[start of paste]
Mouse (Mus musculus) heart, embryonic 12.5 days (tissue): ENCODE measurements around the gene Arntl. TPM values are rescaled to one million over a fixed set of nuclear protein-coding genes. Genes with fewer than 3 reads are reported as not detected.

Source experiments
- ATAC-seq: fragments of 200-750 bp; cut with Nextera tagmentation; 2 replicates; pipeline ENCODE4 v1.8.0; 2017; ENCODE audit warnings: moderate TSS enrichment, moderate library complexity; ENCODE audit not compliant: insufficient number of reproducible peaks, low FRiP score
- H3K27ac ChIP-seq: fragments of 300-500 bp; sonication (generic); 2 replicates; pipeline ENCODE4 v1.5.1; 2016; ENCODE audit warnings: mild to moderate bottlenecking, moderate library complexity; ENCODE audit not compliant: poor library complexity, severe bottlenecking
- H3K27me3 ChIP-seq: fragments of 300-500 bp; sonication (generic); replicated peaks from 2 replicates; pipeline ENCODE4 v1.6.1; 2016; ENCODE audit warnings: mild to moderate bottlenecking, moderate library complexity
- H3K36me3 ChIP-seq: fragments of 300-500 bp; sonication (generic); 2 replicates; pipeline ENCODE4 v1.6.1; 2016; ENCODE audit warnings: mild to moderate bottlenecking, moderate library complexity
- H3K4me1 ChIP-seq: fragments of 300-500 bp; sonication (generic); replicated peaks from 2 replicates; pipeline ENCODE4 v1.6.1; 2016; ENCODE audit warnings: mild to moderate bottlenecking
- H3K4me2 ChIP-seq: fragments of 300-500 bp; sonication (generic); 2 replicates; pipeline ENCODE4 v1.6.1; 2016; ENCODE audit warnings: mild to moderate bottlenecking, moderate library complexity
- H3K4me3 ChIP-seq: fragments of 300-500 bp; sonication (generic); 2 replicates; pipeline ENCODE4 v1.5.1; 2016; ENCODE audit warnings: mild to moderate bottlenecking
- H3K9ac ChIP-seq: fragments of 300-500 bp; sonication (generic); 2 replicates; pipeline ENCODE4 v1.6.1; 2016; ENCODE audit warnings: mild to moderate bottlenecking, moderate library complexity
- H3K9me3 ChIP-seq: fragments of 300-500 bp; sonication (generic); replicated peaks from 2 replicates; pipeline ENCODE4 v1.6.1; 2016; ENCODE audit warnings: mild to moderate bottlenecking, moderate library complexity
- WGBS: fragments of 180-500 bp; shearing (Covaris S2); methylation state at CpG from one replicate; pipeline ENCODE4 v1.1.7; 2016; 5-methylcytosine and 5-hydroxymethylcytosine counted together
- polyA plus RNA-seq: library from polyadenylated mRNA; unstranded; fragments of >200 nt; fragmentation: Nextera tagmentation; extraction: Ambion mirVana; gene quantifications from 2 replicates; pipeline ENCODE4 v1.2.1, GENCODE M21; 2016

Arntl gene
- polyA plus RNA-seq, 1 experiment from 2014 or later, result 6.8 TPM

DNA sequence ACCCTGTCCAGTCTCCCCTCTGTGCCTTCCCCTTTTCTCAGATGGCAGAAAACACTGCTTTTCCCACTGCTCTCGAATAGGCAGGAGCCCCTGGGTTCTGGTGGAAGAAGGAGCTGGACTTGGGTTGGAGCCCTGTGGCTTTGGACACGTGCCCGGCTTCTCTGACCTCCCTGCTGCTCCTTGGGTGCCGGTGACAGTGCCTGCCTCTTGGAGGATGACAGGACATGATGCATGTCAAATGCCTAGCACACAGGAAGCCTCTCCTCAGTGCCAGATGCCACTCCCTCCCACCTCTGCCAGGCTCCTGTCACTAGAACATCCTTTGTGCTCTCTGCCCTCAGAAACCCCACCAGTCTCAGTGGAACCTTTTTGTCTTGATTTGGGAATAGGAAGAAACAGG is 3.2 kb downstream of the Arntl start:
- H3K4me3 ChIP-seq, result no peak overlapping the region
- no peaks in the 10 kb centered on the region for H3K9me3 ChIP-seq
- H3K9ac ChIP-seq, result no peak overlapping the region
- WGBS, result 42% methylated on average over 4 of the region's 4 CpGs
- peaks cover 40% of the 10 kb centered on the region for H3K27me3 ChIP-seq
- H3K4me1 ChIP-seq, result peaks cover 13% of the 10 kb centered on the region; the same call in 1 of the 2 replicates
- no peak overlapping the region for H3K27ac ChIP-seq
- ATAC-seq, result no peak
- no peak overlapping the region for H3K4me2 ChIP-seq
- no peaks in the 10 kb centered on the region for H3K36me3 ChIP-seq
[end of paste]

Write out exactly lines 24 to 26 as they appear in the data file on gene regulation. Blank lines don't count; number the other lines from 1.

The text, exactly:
- ATAC-seq, result no peak
- no peak overlapping the region for H3K4me2 ChIP-seq
- no peaks in the 10 kb centered on the region for H3K36me3 ChIP-seq